So the news here is that we can use Azure’s SQL services for Dynamics NAV data rather than creating a virtual machine and installing SQL as we would do on premise.
This means that we get a more scalable SQL service managed by Microsoft rather than having to manage it ourselves (or more likely your partner doing it for you).
In reality though, at this point, I believe that only the smaller standard Dynamics NAV installations will go this route. There is less flexibility, with no option to go direct to the data that is a get out of jail card sometimes with a standard SQL installation. How we can tune the performance parameters with Azure SQL services I not aware of yet but it’s still very early days. None of us has spent much time looking at these services because we had nothing to use them with.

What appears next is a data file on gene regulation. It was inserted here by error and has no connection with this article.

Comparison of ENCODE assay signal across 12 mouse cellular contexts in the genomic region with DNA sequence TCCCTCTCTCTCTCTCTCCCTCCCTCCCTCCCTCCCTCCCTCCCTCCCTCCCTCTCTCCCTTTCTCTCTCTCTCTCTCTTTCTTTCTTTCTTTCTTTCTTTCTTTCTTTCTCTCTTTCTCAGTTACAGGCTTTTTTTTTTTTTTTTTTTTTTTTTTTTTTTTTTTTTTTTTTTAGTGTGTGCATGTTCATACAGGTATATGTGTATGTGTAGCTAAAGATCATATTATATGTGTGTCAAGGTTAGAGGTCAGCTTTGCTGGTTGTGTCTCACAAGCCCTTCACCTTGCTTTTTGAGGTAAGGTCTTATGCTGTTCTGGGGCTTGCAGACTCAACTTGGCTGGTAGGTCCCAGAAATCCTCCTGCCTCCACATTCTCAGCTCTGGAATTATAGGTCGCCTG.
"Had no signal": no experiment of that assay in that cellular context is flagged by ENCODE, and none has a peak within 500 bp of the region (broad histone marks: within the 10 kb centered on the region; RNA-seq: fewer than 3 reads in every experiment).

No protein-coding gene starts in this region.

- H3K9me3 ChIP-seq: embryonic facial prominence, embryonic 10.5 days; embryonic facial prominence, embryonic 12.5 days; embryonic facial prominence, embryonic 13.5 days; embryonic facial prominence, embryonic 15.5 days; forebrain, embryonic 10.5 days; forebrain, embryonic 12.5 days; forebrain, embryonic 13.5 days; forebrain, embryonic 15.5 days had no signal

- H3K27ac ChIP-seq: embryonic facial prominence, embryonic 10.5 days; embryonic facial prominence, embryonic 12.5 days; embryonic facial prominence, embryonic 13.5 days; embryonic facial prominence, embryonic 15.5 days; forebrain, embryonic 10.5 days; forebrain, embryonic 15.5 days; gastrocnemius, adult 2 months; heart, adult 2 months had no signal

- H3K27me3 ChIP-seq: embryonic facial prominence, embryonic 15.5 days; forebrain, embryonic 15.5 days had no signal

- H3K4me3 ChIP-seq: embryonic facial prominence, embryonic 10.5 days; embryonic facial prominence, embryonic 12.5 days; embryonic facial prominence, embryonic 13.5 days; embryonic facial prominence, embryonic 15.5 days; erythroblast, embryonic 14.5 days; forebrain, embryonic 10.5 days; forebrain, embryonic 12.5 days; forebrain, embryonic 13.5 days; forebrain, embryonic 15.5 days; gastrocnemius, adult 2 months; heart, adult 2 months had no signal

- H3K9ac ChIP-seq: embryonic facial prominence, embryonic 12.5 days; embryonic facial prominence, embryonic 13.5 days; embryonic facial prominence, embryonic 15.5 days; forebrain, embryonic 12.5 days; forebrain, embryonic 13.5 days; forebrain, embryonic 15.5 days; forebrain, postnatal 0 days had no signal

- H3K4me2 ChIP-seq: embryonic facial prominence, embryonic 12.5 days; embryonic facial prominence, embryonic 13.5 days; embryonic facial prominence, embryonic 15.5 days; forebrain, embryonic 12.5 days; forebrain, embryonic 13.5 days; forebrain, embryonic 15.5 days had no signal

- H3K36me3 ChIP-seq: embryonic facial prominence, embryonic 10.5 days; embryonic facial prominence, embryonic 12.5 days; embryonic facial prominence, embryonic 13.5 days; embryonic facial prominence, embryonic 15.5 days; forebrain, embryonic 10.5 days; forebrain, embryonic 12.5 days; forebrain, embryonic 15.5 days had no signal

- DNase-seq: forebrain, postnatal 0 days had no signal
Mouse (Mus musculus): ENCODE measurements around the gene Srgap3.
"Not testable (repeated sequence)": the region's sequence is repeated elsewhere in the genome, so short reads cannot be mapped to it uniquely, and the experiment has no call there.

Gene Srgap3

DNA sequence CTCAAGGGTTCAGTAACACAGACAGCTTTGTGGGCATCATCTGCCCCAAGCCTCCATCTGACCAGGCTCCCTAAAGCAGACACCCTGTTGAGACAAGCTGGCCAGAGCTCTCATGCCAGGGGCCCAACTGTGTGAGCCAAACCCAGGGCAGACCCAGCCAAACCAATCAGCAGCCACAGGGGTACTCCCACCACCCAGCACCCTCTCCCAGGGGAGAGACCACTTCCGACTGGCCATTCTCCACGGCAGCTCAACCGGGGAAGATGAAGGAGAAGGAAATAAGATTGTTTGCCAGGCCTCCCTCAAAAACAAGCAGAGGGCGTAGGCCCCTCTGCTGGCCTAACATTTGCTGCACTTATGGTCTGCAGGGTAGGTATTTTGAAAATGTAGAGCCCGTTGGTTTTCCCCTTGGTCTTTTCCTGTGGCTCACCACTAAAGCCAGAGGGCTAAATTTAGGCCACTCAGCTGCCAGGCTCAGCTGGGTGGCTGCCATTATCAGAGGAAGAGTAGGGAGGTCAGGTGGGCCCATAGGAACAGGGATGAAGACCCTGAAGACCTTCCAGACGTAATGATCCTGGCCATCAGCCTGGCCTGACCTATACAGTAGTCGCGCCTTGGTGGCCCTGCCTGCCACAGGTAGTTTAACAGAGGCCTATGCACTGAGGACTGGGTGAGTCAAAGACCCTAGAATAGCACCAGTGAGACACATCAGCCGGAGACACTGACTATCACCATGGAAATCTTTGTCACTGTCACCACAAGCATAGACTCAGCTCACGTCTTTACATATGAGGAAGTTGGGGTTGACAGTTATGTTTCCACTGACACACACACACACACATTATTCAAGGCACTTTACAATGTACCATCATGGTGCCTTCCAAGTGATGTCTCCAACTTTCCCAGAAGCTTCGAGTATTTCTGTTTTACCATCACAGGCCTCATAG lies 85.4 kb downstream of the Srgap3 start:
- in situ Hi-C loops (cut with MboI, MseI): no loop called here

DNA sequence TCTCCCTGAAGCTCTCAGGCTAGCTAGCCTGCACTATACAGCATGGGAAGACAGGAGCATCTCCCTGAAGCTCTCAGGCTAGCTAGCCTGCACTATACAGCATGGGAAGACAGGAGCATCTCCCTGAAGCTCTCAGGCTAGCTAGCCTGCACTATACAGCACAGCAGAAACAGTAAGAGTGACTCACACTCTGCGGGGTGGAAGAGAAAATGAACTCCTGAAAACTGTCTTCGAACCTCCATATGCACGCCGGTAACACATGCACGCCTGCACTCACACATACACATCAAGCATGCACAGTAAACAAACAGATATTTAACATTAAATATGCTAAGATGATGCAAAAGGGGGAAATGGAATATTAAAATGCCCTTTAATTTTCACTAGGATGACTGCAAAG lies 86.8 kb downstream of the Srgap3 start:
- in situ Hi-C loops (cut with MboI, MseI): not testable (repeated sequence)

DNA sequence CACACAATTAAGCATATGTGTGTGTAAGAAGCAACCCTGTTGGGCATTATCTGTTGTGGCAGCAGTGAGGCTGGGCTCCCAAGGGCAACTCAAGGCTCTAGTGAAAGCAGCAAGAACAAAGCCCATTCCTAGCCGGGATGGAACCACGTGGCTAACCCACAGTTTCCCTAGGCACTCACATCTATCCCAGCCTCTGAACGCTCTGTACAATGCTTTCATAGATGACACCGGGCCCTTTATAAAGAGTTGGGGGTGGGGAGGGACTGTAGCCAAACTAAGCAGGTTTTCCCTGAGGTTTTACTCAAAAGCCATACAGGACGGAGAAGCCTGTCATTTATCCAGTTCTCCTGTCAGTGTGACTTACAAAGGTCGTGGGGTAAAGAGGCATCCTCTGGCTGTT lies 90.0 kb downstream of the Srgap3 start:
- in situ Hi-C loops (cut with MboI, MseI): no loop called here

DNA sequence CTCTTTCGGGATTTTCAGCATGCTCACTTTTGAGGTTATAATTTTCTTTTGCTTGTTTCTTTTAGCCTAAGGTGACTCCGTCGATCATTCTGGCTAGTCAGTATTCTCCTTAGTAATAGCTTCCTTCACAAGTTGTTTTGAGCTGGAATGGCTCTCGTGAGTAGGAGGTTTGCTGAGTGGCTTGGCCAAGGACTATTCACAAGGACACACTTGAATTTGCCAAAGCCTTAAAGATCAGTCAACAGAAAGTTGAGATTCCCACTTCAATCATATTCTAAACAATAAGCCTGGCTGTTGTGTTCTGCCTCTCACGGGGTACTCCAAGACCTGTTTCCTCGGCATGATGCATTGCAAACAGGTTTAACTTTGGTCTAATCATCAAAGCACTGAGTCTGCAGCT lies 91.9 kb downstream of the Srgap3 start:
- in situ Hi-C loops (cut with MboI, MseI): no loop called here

My prediction is that in the future this will become much more significant but for 2016 I’d be surprised if one in ten used it.
This post is part of a 9-part series. A link to all the posts in this series are below (updated as published);
- Part 1: First Public Sight
- Part 2: Dynamics NAV 2016: Functionality
- Part 3: Dynamics NAV 2016: CRM
- Part 4: Dynamics NAV 2016 : Office 365 with PowerBI
- Part 5: Dynamics NAV 2016: Workflow
- Part 6: Dynamics NAV 2016: e-Everything
- Part 7: Dynamics NAV 2016: Windows
- Part 8: Dynamics NAV 2016: Engineering
- Part 9: Dynamics NAV 2016: Azure